Myanmar and Bangladesh face renewed pressure to tackle "the root causes" of an annual migration crisis after Thailand on Thursday announced a regional summit ahead of the new sailing season.
Tens of thousands of Rohingya Muslims have fled western Myanmar in recent years, joined increasingly by Bangladeshis escaping poverty, on dangerous and often fatal sea journeys through the Bay of Bengal towards Malaysia.
Boats crammed with migrants traditionally depart following the end of the monsoon season expected in November.
It is not clear whether migrants will take to the seas in the same numbers this year after Thailand launched a crackdown on major human trafficking rings in May.
That resulted in thousands of migrants being abandoned in fetid jungle camps and at sea and the arrest of scores of people, including a Thai general and other officials for orchestrating the multi-million dollar trade.
Stories of kidnap, coercion and hunger emerged from the hundreds who staggered ashore or were belatedly rescued by Thai, Indonesian and Malaysian authorities after weeks at sea.
In a statement announcing the December 4 summit in Bangkok, Thailand's Ministry of Foreign Affairs said the crackdown had resulted in a "substantive" reduction of the trade.
But it added that "more needs to be done to solve this problem effectively and permanently".
"Affected countries in the region and relevant partners must work together to address the root causes as well as all the contributing factors along the way," the statement said.
Thailand has invited Bangladesh, Myanmar, Indonesia and Malaysia to participate in the summit as well as representatives from the United Nations, the United States, Australia, Japan, Switzerland, the European Union and NGOs.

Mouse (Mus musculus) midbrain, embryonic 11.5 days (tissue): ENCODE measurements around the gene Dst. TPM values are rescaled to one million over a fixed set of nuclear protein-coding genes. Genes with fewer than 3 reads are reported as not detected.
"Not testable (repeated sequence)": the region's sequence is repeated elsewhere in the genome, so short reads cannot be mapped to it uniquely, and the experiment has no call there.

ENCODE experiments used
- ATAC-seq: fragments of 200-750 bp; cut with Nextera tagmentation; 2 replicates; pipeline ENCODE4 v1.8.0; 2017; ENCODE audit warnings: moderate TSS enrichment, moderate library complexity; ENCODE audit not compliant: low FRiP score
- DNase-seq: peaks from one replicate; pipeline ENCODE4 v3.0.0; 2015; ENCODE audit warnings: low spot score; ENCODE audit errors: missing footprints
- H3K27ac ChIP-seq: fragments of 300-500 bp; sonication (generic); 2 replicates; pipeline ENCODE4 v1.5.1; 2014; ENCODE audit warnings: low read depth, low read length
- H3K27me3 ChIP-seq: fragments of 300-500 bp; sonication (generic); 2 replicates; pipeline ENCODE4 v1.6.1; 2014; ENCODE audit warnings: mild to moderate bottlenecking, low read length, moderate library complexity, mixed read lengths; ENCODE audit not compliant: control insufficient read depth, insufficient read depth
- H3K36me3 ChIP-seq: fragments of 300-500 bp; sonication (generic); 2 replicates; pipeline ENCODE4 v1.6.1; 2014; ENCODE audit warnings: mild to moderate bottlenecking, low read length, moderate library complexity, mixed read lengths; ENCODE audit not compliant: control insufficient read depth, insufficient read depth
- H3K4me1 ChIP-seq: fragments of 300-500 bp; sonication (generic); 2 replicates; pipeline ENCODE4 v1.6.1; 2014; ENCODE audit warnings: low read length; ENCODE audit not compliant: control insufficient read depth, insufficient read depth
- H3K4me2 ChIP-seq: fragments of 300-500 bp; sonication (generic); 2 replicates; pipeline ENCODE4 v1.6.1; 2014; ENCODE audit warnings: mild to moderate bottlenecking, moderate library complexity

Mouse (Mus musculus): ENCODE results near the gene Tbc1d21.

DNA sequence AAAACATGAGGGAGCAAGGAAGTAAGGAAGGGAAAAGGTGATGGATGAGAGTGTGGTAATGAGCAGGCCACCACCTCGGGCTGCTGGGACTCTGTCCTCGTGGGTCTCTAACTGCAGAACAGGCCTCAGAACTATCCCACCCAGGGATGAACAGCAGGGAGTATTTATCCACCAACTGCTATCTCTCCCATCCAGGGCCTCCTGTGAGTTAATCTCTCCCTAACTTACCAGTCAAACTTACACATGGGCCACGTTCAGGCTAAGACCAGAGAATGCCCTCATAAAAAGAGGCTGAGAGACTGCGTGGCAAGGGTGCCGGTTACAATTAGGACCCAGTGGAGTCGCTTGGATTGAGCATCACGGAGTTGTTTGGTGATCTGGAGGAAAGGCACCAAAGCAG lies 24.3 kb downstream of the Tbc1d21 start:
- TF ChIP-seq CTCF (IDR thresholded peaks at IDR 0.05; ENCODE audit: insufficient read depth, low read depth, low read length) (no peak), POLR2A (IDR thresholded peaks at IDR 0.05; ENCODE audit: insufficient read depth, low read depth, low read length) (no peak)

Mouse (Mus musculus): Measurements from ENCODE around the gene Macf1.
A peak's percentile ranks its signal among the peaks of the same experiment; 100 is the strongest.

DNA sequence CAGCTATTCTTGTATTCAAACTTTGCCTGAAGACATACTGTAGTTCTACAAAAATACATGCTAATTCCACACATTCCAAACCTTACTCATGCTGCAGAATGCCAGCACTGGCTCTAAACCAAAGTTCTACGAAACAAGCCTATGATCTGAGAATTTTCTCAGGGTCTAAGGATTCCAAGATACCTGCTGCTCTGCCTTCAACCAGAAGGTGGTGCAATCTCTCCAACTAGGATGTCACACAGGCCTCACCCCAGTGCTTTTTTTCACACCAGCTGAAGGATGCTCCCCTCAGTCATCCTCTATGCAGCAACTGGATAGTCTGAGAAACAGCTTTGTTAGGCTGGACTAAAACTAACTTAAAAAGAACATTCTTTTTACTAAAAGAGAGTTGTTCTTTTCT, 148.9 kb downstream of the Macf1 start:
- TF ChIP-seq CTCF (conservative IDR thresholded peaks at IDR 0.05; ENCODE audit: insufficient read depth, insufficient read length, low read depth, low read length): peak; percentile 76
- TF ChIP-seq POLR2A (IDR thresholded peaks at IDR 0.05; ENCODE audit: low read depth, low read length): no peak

Bangkok's use of the phrase "root causes" is a nod to Myanmar's ongoing persecution of the Rohingya, many of whom live in apartheid-like conditions in western Rakhine state following deadly clashes with local Buddhists in 2012.
The government does not recognise the term Rohingya, arguing that the Muslim minority are in fact illegal immigrants from Bangladesh, despite many families tracing generations-long ancestry.
Myanmar has so far refused to acknowledge that the Rohingya are fleeing persecution.
Bangladesh has also been accused of not doing enough to stop its impoverished citizens leaving its southeastern shores.
Thailand held a similar summit at the end of May during the height the migrant crisis.
But human rights groups criticised the May summit for being little more than a talking shop in a region known for favouring consensus diplomacy ahead of direct confrontation.
With the sailing season nearing, rights groups are now closely watching for signs the smuggling gangs are still active.
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